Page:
Researcher testing devices to measure, identify halibut bycatch

The chute camera device. (Photo courtesy Craig Rose)
The chute camera device. (Photo courtesy Craig Rose)

A researcher is developing a device that could help make monitoring halibut bycatch more efficient.

Craig Rose from FishNext Research is in town for Kodiak’s fisheries trade show, ComFish, and will talk about the ongoing project: a chute camera and its accompanying software.

“You slide fish through and it automatically triggers a picture, sends that to a computer that then analyzes that image,” he said. “Our main use has been to –as a primary test issue – is to put it for measuring halibut bycatch from trawlers.”

Rose said the device identifies and measures halibut one by one.

He explains a few years ago the North Pacific Fishery Management Council was considering implementing individual quotas for Gulf of Alaska trawlers.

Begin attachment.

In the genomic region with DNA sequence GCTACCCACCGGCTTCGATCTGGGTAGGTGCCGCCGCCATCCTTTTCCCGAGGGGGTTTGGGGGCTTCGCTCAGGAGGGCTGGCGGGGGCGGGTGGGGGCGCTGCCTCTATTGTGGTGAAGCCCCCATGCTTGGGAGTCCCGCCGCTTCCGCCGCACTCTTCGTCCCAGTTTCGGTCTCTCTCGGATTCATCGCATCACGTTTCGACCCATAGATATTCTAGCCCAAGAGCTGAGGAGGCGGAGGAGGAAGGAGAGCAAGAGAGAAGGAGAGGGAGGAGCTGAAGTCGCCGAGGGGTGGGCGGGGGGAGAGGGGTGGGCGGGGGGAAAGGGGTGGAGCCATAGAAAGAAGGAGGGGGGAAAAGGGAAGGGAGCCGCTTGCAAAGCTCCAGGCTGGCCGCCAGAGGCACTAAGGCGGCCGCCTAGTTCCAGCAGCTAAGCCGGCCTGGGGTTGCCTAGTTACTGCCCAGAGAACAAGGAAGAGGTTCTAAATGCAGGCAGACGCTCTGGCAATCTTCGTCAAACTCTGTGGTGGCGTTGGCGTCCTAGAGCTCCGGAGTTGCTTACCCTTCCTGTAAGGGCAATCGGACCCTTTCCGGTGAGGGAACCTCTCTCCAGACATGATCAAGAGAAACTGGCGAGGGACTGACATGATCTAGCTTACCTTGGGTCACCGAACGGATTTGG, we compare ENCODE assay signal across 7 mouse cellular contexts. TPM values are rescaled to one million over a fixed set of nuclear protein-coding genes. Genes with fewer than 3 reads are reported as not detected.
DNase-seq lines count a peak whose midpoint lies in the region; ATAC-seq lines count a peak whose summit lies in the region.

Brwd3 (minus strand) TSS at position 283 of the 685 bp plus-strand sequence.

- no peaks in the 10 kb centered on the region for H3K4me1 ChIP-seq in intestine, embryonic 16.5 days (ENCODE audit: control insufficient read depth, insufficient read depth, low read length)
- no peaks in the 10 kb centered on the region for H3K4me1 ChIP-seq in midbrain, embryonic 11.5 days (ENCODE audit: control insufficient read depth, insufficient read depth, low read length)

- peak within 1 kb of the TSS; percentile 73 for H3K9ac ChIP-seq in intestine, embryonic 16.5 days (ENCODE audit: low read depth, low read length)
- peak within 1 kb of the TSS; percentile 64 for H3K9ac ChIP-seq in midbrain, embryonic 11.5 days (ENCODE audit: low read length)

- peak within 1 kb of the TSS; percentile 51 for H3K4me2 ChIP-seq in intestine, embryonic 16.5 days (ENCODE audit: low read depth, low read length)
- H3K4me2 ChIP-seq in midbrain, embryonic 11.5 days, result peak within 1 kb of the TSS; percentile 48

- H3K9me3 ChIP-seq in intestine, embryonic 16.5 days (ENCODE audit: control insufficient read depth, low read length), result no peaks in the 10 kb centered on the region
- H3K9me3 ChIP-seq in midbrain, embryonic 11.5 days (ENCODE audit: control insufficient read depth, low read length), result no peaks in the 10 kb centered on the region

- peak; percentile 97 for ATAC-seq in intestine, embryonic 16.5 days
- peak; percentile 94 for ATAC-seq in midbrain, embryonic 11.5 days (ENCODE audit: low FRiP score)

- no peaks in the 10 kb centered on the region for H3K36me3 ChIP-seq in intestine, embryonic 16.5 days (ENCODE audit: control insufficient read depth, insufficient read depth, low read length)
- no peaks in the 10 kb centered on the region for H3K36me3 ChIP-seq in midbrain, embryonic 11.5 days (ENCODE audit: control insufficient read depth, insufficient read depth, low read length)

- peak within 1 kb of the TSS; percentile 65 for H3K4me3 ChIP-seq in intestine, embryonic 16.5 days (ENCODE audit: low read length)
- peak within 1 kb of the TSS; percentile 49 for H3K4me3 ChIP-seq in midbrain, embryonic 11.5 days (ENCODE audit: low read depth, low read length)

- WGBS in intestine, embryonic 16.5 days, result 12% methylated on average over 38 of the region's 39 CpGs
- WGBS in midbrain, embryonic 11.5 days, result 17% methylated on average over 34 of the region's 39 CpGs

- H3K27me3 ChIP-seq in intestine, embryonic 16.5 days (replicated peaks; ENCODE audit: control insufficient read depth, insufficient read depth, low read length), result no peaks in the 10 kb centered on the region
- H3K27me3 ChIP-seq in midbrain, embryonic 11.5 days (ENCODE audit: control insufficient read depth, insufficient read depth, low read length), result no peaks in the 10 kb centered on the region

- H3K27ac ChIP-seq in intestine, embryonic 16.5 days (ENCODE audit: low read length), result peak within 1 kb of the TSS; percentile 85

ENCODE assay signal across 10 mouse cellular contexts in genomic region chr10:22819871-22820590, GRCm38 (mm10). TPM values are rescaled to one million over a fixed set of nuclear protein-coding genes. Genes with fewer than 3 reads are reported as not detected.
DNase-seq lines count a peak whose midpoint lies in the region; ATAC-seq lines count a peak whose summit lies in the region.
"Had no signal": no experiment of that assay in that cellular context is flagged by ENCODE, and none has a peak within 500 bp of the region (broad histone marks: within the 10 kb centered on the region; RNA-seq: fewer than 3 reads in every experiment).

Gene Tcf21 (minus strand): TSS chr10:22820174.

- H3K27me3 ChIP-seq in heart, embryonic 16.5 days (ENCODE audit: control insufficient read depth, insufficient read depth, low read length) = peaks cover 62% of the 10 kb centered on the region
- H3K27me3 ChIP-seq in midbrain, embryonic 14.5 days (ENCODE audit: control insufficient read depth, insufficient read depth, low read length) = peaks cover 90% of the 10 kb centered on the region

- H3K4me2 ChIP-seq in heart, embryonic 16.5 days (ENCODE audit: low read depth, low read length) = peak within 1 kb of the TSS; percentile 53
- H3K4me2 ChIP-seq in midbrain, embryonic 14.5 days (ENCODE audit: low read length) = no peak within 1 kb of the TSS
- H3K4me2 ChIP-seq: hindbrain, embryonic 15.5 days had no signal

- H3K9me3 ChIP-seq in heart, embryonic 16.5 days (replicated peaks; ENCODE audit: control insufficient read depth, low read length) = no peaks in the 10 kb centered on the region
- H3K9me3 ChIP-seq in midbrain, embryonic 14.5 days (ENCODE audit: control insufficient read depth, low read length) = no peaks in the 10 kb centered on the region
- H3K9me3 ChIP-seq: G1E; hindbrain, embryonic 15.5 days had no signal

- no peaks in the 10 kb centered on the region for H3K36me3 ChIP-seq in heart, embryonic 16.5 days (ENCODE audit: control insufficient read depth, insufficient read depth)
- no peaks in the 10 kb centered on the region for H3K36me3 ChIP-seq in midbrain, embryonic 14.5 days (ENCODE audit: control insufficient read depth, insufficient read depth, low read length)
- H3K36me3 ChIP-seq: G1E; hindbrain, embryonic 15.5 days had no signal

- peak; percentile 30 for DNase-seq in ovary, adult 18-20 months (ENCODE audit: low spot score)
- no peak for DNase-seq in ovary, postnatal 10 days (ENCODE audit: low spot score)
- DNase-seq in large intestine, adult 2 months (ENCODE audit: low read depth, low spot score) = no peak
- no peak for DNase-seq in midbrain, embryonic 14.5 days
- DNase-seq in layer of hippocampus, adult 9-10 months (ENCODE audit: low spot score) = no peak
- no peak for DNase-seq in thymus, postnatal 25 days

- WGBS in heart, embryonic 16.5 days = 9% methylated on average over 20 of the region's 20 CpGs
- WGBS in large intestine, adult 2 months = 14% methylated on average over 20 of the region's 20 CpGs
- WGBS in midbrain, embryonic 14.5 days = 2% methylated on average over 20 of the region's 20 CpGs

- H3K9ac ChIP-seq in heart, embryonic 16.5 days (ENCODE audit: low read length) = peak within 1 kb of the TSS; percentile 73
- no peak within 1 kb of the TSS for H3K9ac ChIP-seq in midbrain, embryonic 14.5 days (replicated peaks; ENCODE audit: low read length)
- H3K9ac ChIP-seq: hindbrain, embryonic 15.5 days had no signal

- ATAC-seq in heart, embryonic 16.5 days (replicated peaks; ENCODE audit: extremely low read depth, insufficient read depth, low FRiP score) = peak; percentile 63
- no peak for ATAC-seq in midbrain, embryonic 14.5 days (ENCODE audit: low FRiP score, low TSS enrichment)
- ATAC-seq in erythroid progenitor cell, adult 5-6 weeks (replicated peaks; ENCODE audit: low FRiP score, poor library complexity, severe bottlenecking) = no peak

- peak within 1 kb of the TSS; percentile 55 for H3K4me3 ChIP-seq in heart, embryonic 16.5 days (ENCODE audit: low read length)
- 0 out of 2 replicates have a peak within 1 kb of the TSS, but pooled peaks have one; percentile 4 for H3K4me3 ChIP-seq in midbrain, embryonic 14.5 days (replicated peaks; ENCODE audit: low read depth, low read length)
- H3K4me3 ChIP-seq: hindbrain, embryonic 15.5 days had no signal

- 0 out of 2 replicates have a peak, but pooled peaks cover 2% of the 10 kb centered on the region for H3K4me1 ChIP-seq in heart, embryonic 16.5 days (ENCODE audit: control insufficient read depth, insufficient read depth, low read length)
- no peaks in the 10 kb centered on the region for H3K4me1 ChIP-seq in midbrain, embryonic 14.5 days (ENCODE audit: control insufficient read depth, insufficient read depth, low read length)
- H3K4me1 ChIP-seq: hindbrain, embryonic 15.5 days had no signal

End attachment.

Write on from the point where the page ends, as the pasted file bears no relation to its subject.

That didn’t become a reality, and he says the chute camera is unlikely to see much use in Kodiak.

But the camera chute could be helpful in other areas.

He said they may apply the device to Bering Sea catcher-processors with individual quotas.

It would help automate the deck sorting process when observers can’t be there to monitor it.

Sorting fish above deck instead of below increases the likelihood that halibut remain alive, which is a goal for a prohibited species like halibut.

Rose said they’re still testing the chutes in the Bering Sea, but should wrap up in Kodiak by the end of spring.

Reader Interactions

Stories for every side of you. Stay Connected with NPR and KTOO.